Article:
Read all of Psalm 66 and you will find it to be as tumultuous in praise as it gets. Although not credited to David, it has all the makings of a Davidic Psalm according to C.H. Spurgeon in his Treasury of David. Verses 8-12, within the context of praise and deliverance, emphasize the work of God in testing His children and refining them like silver. It identifies some of the fire-like, unpleasant processes that God used to achieve this purpose. Verses 11-12 says, “You brought us into prison and laid burdens on our backs. You let people ride over our heads; we went through fire and water…” But when we read this section in isolation from the rest of the chapter, do we get an accurate picture? Isn’t this really somewhat like a desert in the midst of an oasis?
God’s predominant “MO” in dealing with His people is outlined in Deuteronomy 28. Fourteen verses from 1-14 declare that the Lord will bless you If you obey Him. But fifty-four verses from 15-68 declare that the Lord will curse you if you disobey Him. And whereas I am not attaching Theological significance to the amount of verses spent in outlining the consequences of disobeying God, we have to conclude that the curses for disobedience are at least as great as the blessings for obedience. Job stands out as an exception to the rule because in his case, it was his righteousness and loyalty and obedience to God that brought about trials and severe hardships on his life. These were not as much for testing him, as they were for displaying him, and definitely not for punishing him.
The experience of the Old Testament Israelites was that they enjoyed the blessings of God and peace and prosperity and military victory when they were faithful to God and obeyed Him. But they were persecuted, defeated and driven out of their land when they were disobedient and disloyal to God. Having referred to God’s miraculous protection as they crossed the Red Sea on dry land in verse 6, it is almost certain that the experiences of verses 11-12 were punishments and consequences of their disobedience.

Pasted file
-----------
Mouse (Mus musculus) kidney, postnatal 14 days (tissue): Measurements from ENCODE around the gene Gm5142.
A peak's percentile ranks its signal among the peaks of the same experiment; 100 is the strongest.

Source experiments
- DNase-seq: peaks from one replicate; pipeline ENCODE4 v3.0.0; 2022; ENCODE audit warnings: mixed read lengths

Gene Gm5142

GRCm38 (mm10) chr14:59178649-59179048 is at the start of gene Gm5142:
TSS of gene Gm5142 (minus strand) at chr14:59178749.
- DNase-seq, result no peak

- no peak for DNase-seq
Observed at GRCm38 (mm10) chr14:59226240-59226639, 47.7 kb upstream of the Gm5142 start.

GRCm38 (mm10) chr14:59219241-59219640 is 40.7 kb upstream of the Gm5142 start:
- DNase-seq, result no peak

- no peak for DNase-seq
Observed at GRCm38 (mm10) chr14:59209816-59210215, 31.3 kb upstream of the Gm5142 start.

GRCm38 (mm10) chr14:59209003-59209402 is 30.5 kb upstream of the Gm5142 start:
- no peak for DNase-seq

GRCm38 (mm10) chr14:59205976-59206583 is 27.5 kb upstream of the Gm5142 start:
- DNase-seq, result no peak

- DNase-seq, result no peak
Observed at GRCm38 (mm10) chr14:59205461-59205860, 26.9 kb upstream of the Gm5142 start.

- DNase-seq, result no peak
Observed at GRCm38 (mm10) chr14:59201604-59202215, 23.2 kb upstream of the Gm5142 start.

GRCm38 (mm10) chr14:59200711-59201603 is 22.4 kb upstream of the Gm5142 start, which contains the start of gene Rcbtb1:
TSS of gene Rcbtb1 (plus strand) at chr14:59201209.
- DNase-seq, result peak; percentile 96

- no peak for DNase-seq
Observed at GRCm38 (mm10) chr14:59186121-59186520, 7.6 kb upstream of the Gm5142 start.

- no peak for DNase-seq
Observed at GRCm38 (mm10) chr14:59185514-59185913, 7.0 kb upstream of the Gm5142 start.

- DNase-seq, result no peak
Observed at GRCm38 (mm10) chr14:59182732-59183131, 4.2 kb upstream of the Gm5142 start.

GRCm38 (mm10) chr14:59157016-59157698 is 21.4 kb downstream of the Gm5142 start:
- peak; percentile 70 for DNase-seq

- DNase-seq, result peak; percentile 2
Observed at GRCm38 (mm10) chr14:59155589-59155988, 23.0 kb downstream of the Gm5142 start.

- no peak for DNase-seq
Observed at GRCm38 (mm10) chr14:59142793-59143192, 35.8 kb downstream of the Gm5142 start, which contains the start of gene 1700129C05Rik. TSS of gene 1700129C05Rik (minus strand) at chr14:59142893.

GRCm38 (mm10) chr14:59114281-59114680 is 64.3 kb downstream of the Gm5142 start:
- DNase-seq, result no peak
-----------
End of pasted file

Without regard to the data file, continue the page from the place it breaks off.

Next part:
Looking back on those punitive experiences, the Psalmist reflects on how God used them to purify His people. For responding positively to their punishment, the Israelites must be commended. However, If and when God in His wisdom decides it is necessary to bring hardships into our lives so that he can refine us like silver, He will create the circumstances necessary to achieve His purposes. But we have a duty not to force His hand of punishment and oppression as a result of our disobedience to Him. The Apostle Peter says it perfectly in 1 Peter 4:12-16
“Dear friends, do not be surprised at the fiery ordeal that has come on you to test you, as though something strange were happening to you. But rejoice inasmuch as you participate in the sufferings of Christ, so that you may be overjoyed when his glory is revealed.. If you suffer, it should not be as a murderer or thief or any other kind of criminal, or even as a meddler. However, if you suffer as a Christian, do not be ashamed, but praise God that you bear that name.”
Then James 1:3-4 says, “…the testing of your faith produces perseverance. Let perseverance finish its work so that you may be mature and complete, not lacking anything.”
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